What's The Difference Between Rum And Rhum?

Rum is one of the world's most diverse spirits. Ranging from 20 percent ABV to 75.5, the liquor encompasses varieties that can be aged or white, dark, spiced, and just about everything in between. Some styles make for a great sipper, others a component in a bright and fruity tropical punch, notes Vinepair.

 And while a large part of it is produced in large volumes, like in Puerto Rico, there are also numerous small-batch producers. Especially in the French Caribbean, like the islands of Martinique and Guadlupe, there are a multitude of producers manually harvesting sugarcane, using mules to fertilize, and producing less than a thousand bottles a year, per Caribbean Journal

Frequently, they label their resultant spirit rhum agricole, or "agricultural rum" in French, according to Bon Appetit. So when there's a bottle on the shelf with that extra letter, it begs investigation — rhum vs rum, what's the difference?

Rum is abroad encompassing term for a variety of sugarcane based spirits

As defined by the U.S. Government's Code of Federal Regulations, rum is any spirit of at least 80 proof that's distilled from "sugar cane, sugar cane syrup, sugar cane molasses, or other sugar cane by-products." 

Produced in at least 80 countries, rum is not intertwined with a specific region or processing technique. Instead, the spirit boasts an extensive assortment of regional preparations. Such a loose definition combined with a multitude of producers means there are a whole lot of flavors, colors, and styles — from white, spiced to aged. As a result, categorization is tricky, not only due to the range but also varying definitions by country, notes Fine Wine ABC & Spirits.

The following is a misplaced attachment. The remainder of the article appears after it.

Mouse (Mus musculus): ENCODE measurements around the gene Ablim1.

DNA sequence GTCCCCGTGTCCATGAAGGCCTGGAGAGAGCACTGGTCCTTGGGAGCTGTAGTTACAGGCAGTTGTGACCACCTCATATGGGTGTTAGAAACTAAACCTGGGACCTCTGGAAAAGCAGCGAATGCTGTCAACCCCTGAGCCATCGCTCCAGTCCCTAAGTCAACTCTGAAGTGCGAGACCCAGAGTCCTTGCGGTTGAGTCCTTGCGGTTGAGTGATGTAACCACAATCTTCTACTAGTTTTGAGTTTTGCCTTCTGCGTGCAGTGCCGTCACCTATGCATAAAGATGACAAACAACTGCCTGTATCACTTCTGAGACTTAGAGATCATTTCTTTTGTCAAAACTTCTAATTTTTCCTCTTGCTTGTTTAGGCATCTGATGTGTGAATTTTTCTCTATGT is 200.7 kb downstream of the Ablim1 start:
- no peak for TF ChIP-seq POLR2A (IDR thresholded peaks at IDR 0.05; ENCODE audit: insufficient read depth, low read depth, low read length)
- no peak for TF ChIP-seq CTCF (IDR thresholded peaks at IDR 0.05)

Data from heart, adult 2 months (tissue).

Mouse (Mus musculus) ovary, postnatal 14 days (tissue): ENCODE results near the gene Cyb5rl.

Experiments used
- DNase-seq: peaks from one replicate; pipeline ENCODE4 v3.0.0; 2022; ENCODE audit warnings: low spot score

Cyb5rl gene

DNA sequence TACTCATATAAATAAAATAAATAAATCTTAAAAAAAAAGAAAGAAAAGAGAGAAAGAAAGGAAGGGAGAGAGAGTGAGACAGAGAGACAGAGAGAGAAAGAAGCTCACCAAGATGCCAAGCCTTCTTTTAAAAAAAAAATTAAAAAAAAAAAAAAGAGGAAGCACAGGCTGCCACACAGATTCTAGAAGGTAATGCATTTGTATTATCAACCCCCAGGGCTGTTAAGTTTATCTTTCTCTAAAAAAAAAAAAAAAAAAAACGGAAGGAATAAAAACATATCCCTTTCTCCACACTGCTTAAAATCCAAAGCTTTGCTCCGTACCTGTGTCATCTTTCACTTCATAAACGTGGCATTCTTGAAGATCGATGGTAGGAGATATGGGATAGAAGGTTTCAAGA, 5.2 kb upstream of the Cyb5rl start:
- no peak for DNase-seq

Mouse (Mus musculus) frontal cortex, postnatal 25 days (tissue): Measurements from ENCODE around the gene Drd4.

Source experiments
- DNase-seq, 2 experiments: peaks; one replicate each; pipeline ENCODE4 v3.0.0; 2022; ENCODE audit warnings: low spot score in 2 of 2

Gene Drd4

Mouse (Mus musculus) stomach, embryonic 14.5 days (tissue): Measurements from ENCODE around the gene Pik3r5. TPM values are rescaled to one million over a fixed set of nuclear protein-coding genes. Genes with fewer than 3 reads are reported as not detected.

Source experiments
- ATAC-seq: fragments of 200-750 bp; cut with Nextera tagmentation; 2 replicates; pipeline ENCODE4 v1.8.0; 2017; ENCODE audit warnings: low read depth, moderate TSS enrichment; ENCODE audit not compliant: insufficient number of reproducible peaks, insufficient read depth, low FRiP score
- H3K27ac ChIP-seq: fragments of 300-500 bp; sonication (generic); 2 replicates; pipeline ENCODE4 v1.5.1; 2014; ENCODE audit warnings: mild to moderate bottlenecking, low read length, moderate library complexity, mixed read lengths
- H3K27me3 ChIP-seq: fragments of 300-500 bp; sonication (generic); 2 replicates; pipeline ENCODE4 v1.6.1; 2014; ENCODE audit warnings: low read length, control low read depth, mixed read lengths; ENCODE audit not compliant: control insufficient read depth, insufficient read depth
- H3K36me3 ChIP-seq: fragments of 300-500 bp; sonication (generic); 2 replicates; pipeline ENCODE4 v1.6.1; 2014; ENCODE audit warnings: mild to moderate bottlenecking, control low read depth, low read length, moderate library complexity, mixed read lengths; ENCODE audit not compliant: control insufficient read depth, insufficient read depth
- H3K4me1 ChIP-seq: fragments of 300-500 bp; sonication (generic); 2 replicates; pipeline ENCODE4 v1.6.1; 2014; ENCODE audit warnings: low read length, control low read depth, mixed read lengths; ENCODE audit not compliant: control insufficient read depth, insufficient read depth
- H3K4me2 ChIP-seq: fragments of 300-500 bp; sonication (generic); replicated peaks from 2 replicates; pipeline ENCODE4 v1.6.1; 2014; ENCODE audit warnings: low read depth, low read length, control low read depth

Rhum Agricole, often shorted to simply rhum, is precisely such a subcategorization — a specified variant of rum. Made with a specific fermentation method, the spirit is interlinked with the French Caribbean, specifically the islands of Martinique, Haiti, and Guadeloupe. However, it isn't bound by a regional definition — the spirit is also produced in the Dominican Republic and the Indian Ocean. Past its strong affiliation with France, the rhum agricole has a unique production process that lends it a characteristic flavor, via World Rum Guide. Let's dive into the specifics.

Rhum agricole is a type of rum made from fresh sugarcane

Unlike most rums, which start with a fermented molasses base, rhum is fermented from fresh sugarcane. The juice is first inoculated with wild local yeasts, producing a wine-like beverage that is then distilled. The result is a vibrant, grassy spirit with strong funk and floral flavor, according to Thrillist. Rhum agricole's distinct taste is distinguishable due to the fermenting base. 

When molasses ferments, it yields the caramel, syrupy flavors characteristic of most rums. However, the fermentation of fresh sugarcane transmits the aromas of the grass, in turn showcasing its origins. Only if rhum agricole is aged, then the barrel's character overshadows, and the rum tastes similar to other varieties, notes Punch.

According to Fine + Rare, molasses is a fairly standard product — what distinguishes most producers of rum is the distillation and aging process. However, the fermentation of fresh sugarcane transmits terroir from plant to resultant glass. Not only is rhum typically unaged, but fresh sugarcane juice is a volatile liquid that starts fermenting immediately. Therefore, most rhum agricole is produced from start to finish on one premise, unlike other rum production. The result is a bright, strongly flavored spirit reflective of its raw materials and origins.